Whole Foods shareholders on Wednesday approved the company’s pending acquisition by Amazon.
The vote paves the way for the $13.7 billion transaction to close later this year. It is still subject to regulatory approval.
The deal will give Amazon a massive physical retail footprint. Whole Foods, which started in Austin, Texas in 1980, operates 468 stores in North America and the United Kingdom. Amazon has begun building out its own retail footprint, with two AmazonFresh Pickup stores opening in Seattle, the first checkout-free Amazon Go and a growing complement of bookstores.
It’s unclear how Amazon plans to integrate its technology into Whole Foods or what changes the retail giant might make to grocer’s business. At the time of the announcement of the deal in June Amazon said it had no plans for layoffs or to automate Whole Foods stores using the technology it is developing for Amazon Go.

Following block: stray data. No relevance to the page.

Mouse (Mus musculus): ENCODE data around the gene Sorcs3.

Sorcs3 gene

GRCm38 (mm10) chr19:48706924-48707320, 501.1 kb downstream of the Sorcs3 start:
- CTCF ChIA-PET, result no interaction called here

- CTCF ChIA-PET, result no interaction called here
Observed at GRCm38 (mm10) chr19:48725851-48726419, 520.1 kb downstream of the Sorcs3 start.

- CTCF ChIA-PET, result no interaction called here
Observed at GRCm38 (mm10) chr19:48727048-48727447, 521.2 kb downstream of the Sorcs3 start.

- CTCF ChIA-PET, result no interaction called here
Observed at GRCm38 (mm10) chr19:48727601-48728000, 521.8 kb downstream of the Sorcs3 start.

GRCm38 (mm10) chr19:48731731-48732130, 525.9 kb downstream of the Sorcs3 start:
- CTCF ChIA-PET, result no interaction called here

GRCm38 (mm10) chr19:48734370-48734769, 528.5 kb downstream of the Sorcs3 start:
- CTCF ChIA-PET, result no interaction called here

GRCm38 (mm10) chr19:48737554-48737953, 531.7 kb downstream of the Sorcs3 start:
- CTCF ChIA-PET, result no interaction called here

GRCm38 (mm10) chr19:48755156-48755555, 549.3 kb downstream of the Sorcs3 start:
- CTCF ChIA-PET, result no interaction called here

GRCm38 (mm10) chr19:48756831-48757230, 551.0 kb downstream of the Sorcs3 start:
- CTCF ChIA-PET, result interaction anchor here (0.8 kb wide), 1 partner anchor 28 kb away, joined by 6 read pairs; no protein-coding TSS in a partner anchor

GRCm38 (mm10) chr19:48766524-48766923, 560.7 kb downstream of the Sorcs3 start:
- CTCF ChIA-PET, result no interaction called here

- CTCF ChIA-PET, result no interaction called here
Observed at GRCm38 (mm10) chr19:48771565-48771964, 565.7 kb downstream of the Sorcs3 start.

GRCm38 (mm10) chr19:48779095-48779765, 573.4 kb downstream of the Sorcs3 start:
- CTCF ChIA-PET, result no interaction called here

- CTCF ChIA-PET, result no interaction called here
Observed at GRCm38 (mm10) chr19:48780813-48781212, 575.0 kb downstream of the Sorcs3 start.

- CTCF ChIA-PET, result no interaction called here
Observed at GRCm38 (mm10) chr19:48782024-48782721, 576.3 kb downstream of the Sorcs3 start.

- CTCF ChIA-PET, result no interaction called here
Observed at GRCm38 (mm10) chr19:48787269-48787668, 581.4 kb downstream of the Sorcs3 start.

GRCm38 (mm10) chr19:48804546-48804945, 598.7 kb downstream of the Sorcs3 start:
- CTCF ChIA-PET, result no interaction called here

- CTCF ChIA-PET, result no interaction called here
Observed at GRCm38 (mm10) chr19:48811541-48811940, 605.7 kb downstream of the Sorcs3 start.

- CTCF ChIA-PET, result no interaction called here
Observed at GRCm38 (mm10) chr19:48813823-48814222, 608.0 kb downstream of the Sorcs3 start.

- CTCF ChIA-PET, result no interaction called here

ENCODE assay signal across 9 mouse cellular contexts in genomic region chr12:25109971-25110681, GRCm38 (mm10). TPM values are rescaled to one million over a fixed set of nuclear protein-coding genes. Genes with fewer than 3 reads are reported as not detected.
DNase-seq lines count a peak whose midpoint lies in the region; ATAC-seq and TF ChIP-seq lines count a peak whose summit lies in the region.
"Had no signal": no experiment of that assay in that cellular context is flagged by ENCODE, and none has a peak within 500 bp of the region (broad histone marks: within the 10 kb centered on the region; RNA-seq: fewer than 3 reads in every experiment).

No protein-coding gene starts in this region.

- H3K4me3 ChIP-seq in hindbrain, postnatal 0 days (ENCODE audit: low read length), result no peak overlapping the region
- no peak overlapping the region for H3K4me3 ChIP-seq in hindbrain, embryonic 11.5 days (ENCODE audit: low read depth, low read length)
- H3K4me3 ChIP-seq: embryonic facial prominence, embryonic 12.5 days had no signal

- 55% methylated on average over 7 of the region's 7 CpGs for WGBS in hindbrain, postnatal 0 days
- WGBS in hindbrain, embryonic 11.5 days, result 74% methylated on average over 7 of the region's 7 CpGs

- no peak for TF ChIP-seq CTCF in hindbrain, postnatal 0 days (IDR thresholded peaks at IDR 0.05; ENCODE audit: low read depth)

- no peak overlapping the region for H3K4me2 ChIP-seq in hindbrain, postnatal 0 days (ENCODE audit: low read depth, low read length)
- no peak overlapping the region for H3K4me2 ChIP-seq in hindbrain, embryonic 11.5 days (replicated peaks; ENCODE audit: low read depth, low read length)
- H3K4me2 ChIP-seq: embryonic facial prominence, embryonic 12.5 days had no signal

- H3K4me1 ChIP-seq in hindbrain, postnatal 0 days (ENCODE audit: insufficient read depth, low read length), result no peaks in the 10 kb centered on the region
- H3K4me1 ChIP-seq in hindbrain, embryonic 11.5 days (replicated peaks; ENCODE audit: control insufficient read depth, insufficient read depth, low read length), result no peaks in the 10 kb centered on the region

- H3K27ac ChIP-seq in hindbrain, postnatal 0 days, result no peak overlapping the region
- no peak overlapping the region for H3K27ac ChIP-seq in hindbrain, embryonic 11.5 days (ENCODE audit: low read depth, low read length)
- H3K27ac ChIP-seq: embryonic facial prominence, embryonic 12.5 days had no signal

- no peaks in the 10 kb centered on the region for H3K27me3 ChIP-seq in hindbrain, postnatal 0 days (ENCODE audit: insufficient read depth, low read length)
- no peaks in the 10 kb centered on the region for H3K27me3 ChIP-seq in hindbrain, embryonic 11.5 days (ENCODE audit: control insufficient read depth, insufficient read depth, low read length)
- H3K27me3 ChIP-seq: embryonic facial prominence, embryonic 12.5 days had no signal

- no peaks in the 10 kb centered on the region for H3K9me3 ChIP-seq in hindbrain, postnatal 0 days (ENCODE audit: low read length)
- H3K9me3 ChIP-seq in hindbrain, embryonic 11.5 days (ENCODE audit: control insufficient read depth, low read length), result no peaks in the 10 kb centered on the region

The deal also puts Amazon in more direct competition with Walmart, the nation’s biggest grocer that just inked a deal with Google.
Whole Foods has struggled for the past few years to grow sales. In the latest quarter, Whole Foods same-store sales dropped 1.9 percent — the eighth straight quarterly decline in that key metric, according to a Reuters report.
Shares of Whole Foods have been holding steady around $42 since the deal was announced in June.